The messages of fatherhood
Far too often, the world tries to relegate fathers to the realm of dad jokes and disciplinarians. While we love a good, corny joke, we also know fathers nurture and care and tend and love, often in ways that are behind the scenes. And we love them right back. Join us in celebrating dads everywhere. Happy Father’s Day!
Chris Justus has spent these past weeks teaching “weather school” online to kids and parents in quarantine. But his own children are teaching him important lessons every day.
“Becoming a Dad to my boys, Mason, 4, and Parker, 3, taught me unconditional love. I have learned to live on no sleep and my negotiating skills are now top notch. I learned living by example matters, what I say and do counts, little eyes are watching.
Finally, two words never meant so much: ‘Daddy’s home!’”
– Chris Justus, Chief Meteorologist at WYFF
“‘Holland, we have a placement for you,’ the social worker said over the phone. ‘Two little boys ages 3 and 4.’”
I didn't tell her that I had been planning to call her later that day – to withdraw my application to adopt. Instead, I thanked her, hung up and tried to resume breathing. I knew nothing about children and even less about being a dad, not having had one myself. But the absence of a parent can reveal just how vital a father is in life. This was my opportunity to provide for someone else what had been denied to me. Since the day I got the call from social services, I've had many other calls, from the principal, the children's pastor and the Highway Patrol. But they've all been part of the best call of all – the call to be a dad.”
– Holland Webb, co-author of “Adventures in Fatherhood: A Devotional,” writer and podcast co-host
Jimmy Anderson said having his child face challenges has meant “many peaks and valleys” in fatherhood.
“As a parent, autism has taught me patience (I’m a slow learner here), perspective, appreciation and gratitude – patience, because the goals we made during pregnancy have been replaced by new goals. I still receive the same joy when goals are reached, but many times a great deal of patience is required.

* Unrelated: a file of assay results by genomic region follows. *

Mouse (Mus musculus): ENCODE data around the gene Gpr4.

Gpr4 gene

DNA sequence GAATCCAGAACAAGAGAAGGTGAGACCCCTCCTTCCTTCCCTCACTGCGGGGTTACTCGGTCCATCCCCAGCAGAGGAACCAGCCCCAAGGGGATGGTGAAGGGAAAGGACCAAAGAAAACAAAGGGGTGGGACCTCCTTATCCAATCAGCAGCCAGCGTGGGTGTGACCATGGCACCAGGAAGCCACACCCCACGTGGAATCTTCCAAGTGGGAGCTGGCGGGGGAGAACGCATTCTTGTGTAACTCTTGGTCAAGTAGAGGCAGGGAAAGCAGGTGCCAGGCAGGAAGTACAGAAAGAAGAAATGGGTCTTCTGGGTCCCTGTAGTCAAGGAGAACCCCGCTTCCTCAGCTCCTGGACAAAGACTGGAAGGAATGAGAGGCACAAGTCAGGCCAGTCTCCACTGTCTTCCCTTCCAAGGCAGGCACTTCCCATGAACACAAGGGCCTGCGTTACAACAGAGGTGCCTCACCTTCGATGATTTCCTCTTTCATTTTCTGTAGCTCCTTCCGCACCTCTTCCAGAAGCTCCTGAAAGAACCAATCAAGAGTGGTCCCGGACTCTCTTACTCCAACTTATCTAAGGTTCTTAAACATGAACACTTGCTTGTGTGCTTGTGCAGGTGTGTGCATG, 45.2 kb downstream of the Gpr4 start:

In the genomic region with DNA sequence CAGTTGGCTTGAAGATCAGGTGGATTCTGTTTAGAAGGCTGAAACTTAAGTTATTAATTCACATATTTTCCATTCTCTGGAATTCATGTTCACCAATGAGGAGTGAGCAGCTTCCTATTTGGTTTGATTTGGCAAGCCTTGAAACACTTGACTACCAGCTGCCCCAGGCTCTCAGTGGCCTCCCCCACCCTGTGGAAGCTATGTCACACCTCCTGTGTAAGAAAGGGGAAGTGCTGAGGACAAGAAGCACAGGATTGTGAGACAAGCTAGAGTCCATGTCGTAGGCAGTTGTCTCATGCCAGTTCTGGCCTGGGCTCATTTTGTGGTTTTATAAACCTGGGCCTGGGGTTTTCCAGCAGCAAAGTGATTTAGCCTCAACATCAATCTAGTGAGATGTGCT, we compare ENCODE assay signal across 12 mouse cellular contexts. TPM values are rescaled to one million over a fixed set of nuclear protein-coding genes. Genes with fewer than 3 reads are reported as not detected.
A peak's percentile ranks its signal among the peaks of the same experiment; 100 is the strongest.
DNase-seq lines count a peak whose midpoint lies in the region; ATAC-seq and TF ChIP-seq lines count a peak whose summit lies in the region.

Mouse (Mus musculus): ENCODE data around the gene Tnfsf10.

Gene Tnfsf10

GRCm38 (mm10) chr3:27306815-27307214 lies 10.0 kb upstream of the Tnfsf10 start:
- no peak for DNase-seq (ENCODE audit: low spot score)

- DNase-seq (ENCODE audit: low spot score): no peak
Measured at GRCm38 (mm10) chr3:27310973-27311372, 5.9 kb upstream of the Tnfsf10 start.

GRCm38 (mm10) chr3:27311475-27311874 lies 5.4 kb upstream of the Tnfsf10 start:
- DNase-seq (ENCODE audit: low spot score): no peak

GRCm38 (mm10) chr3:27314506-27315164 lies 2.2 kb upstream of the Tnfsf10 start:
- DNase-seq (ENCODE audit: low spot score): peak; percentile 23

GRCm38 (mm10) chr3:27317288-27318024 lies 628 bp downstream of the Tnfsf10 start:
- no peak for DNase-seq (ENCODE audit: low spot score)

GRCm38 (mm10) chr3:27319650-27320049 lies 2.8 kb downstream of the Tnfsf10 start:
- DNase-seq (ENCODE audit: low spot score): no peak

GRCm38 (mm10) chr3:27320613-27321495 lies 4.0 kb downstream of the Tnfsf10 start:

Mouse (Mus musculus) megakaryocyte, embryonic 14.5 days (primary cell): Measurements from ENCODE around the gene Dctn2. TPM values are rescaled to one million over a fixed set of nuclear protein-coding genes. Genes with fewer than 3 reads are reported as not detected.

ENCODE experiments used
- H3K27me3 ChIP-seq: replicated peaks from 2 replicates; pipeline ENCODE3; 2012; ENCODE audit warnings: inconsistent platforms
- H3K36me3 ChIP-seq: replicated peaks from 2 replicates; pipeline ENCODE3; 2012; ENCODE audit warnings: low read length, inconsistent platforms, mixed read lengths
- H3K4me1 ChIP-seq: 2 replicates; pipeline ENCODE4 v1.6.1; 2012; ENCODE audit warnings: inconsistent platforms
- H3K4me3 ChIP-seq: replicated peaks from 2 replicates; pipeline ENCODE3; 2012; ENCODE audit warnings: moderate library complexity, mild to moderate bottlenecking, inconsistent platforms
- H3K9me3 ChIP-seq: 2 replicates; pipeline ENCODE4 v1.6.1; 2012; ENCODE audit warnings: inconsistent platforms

Keeping perspective may be the most difficult. No matter how the day goes, the sun still rises the next day and there is always a fresh start. I have a deep appreciation for a wife that is ‘rowing the boat’ right with me. When the waves are rough, we still row, and when the waters are calm and crystal clear we can enjoy those days together. And last, the gratitude to our village – friends, family and church family have walked and continue to walk with us on our journey.”
– Jimmy Anderson, teacher and coach at Dorman High School and volunteer with Family Connection of South Carolina programs, including the Spartanburg Buddy Walk and Breakfast with Santa
Special thanks to Family Connection of South Carolina (https://www.familyconnectionsc.org) for the day-to-day work of supporting families who face disabilities or special healthcare needs.
Hundreds of little ones look up to Matthew Critell every day, but his daughters are the center of his world.
“Being a dad is the best thing that has ever happened to me. My favorite part is seeing the joy in my girls' eyes when we play outside, snuggle for movie nights or enjoy a bike ride around the neighborhood. The best part is getting to revisit the joys of childhood in their eyes and know that I play a part in creating memories that will last a lifetime. Madelyn and Ellie are my everything!”
– Matthew Critell, principal of Bethel Elementary School